Laundry List of Formulations Fails to Satisfy § 112 for Broad Functional Claims

Judge Bryson, sitting in the District of Delaware invalidated four patents owned by Lipocine, Inc., finding that the patents did not meet the written description and enablement requirements of 35 U.S.C. § 112. Lipocine Inc. v. Clarus Therapeutics, Inc., No. 19-622 2021 (D. Del. 2021). Lipocine’s patents were directed to methods for treating men deficient in naturally produced testosterone and consisted of orally administering testosterone undecanoate (“TU”), measuring their resulting serum testosterone levels, and then adjusting the dosage level accordingly to achieve certain pharmacokinetic (“PK”) results.

The patents shared a lengthy common specification, which included a long list of excipients and examples of TU formulations. The court held that providing a list of excipients and formulations was insufficient to show that Lipocine completed the invention or had possession of the broad formulation claims.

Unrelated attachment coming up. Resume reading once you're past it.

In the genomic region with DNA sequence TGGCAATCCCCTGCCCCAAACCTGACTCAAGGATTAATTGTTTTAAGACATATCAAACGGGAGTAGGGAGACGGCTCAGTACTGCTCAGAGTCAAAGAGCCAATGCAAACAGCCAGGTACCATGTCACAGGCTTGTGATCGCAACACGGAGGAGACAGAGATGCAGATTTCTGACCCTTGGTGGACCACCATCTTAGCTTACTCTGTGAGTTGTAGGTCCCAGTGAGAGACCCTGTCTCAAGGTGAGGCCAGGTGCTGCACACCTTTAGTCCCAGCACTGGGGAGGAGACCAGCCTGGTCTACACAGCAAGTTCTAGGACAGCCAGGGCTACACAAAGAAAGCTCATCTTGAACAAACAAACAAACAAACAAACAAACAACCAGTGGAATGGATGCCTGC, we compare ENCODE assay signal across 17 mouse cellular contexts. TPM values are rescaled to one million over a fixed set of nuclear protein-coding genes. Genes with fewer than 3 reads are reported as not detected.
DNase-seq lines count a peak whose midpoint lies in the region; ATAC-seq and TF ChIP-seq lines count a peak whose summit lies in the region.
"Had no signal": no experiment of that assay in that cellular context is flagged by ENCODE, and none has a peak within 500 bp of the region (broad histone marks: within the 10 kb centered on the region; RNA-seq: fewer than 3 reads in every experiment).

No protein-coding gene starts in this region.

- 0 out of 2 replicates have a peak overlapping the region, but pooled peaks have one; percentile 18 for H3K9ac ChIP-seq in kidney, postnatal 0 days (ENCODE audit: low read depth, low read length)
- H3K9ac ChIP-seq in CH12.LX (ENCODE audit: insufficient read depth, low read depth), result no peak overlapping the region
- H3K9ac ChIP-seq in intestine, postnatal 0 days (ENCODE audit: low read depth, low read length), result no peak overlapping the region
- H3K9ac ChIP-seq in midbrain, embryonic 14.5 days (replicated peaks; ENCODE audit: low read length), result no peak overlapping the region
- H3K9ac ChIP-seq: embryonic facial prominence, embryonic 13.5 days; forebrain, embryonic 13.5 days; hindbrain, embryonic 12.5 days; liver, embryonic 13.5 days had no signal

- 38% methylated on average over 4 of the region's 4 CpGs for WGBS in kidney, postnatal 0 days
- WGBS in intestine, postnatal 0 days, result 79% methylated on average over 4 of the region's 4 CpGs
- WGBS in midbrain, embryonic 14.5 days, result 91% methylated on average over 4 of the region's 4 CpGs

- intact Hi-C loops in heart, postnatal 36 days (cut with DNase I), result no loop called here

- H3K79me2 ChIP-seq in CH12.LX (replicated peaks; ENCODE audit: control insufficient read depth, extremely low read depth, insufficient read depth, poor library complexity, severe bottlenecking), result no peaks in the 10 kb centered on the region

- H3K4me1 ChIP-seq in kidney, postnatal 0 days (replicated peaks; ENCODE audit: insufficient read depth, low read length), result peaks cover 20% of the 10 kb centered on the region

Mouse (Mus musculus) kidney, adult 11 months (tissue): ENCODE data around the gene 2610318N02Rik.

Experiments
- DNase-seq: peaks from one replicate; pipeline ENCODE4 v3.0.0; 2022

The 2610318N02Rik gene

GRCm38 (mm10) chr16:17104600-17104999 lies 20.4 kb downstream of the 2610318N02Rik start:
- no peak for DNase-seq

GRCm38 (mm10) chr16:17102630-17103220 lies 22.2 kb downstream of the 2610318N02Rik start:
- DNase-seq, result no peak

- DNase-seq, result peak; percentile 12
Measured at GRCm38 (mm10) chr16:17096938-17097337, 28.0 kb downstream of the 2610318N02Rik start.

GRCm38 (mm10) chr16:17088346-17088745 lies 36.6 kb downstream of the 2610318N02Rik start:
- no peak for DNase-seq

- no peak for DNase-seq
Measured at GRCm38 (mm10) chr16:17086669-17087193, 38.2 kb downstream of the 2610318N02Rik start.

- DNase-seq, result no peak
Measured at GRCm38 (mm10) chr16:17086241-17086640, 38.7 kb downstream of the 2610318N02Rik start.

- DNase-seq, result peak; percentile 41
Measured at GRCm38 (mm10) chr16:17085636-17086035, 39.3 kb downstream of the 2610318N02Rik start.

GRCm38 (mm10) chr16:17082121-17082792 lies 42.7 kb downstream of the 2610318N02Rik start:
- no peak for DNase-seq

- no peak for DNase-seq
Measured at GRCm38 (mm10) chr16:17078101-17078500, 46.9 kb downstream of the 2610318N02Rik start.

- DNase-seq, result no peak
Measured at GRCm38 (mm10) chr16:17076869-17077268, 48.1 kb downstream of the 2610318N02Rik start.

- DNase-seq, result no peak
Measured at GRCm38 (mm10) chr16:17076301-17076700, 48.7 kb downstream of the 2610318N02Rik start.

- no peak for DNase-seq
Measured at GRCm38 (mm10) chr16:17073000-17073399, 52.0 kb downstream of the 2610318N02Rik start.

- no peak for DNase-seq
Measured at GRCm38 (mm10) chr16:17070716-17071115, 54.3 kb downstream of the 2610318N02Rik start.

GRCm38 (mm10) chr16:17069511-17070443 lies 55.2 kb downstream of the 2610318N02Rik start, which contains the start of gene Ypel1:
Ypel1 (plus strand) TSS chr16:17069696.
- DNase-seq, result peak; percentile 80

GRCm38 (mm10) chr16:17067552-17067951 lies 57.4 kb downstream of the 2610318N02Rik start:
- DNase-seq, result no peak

Specifically, while the specification disclosed 49 exemplary formulations, it did not sufficiently disclose which formulations would produce the claimed PK results. The few examples for which data was provided supported the PK limitations for only a small subset of formulations covered by the broad claims. As Judge Bryson stated, “[s]imply presenting a ‘laundry list’ of compositions that might or might not satisfy the claims is not sufficient.”

The list of excipients was similarly insufficient, as many of the claims did not require the compositions to contain any particular excipients at all, and those that attempted to limit the excipients recited broad categories. The specification also failed to specify the nature or quantity of excipient needed, or if the excipient could be used with other unclaimed excipients to achieve a formulation that would satisfy the PK limitations. Ultimately, the invalidated patents could have covered any oral method using almost any formulation containing the broad dosage ranges if it produces the desired PK results.

This case is instructive for ANDA filers facing broad claims with functional limitations. Despite the lengthy specification disclosing numerous examples of excipients and formulations, failure to provide data showing which formulations would have produced the claimed PK values was fatal.  ANDA holders in such cases should carefully scrutinize the specification to determine whether a representative number of examples are supported by data demonstrating that the full scope of the claim is enabled.